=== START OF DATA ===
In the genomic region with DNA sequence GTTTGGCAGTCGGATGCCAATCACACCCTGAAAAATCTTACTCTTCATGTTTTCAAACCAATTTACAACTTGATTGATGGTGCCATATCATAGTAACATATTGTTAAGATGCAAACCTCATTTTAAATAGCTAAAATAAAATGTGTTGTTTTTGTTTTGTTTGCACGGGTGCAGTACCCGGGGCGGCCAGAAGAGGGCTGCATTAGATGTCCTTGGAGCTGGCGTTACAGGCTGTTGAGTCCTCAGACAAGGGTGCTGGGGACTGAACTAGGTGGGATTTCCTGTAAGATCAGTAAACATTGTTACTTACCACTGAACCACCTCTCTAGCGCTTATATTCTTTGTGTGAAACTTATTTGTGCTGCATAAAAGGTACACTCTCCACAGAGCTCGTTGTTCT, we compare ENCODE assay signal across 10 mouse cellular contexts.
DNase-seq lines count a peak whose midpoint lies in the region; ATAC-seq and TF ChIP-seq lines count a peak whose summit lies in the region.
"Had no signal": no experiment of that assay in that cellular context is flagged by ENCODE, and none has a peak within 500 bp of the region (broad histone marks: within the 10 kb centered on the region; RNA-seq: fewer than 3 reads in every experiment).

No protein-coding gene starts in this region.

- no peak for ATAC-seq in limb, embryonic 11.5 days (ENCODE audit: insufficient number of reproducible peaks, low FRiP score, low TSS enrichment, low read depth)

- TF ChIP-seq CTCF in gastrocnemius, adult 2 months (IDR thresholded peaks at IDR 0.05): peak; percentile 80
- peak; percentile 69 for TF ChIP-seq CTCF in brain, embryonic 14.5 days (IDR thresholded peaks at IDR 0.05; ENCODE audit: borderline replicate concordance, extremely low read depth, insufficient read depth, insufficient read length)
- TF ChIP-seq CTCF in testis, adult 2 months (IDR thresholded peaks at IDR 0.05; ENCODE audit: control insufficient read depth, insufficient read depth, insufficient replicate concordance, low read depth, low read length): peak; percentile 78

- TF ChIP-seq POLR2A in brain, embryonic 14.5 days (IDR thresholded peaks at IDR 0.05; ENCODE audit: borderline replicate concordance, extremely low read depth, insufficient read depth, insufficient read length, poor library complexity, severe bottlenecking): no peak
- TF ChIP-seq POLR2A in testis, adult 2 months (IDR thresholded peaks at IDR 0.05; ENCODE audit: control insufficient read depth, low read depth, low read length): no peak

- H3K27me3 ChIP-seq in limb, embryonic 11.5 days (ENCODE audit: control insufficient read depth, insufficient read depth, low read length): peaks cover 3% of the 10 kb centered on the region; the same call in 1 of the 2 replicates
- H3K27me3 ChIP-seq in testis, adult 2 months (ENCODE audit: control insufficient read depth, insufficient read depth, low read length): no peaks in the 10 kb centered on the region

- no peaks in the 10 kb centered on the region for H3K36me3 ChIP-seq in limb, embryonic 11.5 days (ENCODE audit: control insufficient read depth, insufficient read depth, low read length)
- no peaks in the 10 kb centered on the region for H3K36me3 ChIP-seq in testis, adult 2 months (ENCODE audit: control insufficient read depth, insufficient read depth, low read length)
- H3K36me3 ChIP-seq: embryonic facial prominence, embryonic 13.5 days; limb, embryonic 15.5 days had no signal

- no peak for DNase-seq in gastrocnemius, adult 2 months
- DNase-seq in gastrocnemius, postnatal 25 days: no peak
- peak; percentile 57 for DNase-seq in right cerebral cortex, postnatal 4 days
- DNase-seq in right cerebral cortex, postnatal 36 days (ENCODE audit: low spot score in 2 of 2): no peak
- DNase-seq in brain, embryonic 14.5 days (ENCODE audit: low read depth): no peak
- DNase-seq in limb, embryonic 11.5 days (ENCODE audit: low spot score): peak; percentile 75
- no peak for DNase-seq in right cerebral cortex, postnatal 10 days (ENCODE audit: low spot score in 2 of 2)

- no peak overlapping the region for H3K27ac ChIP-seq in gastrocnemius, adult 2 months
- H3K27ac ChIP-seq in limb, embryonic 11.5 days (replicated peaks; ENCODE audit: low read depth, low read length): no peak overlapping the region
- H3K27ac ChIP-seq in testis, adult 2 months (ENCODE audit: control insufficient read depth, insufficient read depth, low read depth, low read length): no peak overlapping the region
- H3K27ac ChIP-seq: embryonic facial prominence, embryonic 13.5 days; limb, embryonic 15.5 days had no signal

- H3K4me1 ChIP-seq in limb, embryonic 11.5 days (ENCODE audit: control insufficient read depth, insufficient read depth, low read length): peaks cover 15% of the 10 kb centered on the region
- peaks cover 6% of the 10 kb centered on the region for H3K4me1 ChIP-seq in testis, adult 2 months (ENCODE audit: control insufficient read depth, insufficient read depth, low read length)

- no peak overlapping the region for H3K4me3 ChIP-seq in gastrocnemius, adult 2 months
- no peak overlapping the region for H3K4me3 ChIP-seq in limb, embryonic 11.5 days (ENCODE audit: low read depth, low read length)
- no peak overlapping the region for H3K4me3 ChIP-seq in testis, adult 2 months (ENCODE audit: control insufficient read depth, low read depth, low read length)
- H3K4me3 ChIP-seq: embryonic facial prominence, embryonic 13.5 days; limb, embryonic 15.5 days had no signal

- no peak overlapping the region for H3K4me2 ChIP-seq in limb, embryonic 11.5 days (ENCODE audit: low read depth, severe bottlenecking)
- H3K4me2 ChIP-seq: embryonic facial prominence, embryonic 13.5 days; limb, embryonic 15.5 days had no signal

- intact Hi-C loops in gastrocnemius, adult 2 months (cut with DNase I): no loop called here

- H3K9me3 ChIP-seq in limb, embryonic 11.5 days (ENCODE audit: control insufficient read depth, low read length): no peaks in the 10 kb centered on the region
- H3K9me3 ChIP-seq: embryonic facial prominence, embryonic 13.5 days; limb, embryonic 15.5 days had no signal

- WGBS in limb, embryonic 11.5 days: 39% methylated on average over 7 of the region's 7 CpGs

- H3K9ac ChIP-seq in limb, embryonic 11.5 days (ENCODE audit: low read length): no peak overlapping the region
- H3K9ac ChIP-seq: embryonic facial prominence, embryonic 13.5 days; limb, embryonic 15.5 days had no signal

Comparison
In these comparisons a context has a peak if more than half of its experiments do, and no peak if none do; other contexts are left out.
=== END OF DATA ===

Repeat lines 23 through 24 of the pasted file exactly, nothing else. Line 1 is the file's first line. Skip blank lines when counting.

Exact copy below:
- no peak overlapping the region for H3K27ac ChIP-seq in gastrocnemius, adult 2 months
- H3K27ac ChIP-seq in limb, embryonic 11.5 days (replicated peaks; ENCODE audit: low read depth, low read length): no peak overlapping the region